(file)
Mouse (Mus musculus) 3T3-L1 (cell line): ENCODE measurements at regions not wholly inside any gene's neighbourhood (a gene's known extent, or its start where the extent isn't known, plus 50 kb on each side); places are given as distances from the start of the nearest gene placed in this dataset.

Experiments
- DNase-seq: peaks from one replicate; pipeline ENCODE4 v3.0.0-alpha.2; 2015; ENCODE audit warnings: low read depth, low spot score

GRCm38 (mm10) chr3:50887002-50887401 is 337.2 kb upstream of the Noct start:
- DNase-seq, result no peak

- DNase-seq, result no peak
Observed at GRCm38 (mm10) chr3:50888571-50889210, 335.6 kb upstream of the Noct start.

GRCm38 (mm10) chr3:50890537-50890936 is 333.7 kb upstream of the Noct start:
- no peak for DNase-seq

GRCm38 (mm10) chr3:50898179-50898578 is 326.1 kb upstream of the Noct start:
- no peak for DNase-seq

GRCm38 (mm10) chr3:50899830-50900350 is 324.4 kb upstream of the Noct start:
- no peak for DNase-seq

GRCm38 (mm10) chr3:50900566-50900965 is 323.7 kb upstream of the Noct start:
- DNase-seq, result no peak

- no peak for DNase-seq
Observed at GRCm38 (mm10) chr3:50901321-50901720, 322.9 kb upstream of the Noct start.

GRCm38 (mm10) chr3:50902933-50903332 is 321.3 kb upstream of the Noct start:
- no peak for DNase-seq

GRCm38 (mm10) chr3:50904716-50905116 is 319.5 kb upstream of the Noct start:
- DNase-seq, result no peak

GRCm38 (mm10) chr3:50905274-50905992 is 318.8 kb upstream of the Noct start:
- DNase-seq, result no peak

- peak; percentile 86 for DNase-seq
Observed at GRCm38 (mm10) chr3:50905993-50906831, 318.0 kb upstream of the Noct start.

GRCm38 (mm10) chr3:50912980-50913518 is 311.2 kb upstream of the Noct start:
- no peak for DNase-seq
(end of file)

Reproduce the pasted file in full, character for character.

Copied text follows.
Mouse (Mus musculus) 3T3-L1 (cell line): ENCODE measurements at regions not wholly inside any gene's neighbourhood (a gene's known extent, or its start where the extent isn't known, plus 50 kb on each side); places are given as distances from the start of the nearest gene placed in this dataset.

Experiments
- DNase-seq: peaks from one replicate; pipeline ENCODE4 v3.0.0-alpha.2; 2015; ENCODE audit warnings: low read depth, low spot score

GRCm38 (mm10) chr3:50887002-50887401 is 337.2 kb upstream of the Noct start:
- DNase-seq, result no peak

- DNase-seq, result no peak
Observed at GRCm38 (mm10) chr3:50888571-50889210, 335.6 kb upstream of the Noct start.

GRCm38 (mm10) chr3:50890537-50890936 is 333.7 kb upstream of the Noct start:
- no peak for DNase-seq

GRCm38 (mm10) chr3:50898179-50898578 is 326.1 kb upstream of the Noct start:
- no peak for DNase-seq

GRCm38 (mm10) chr3:50899830-50900350 is 324.4 kb upstream of the Noct start:
- no peak for DNase-seq

GRCm38 (mm10) chr3:50900566-50900965 is 323.7 kb upstream of the Noct start:
- DNase-seq, result no peak

- no peak for DNase-seq
Observed at GRCm38 (mm10) chr3:50901321-50901720, 322.9 kb upstream of the Noct start.

GRCm38 (mm10) chr3:50902933-50903332 is 321.3 kb upstream of the Noct start:
- no peak for DNase-seq

GRCm38 (mm10) chr3:50904716-50905116 is 319.5 kb upstream of the Noct start:
- DNase-seq, result no peak

GRCm38 (mm10) chr3:50905274-50905992 is 318.8 kb upstream of the Noct start:
- DNase-seq, result no peak

- peak; percentile 86 for DNase-seq
Observed at GRCm38 (mm10) chr3:50905993-50906831, 318.0 kb upstream of the Noct start.

GRCm38 (mm10) chr3:50912980-50913518 is 311.2 kb upstream of the Noct start:
- no peak for DNase-seq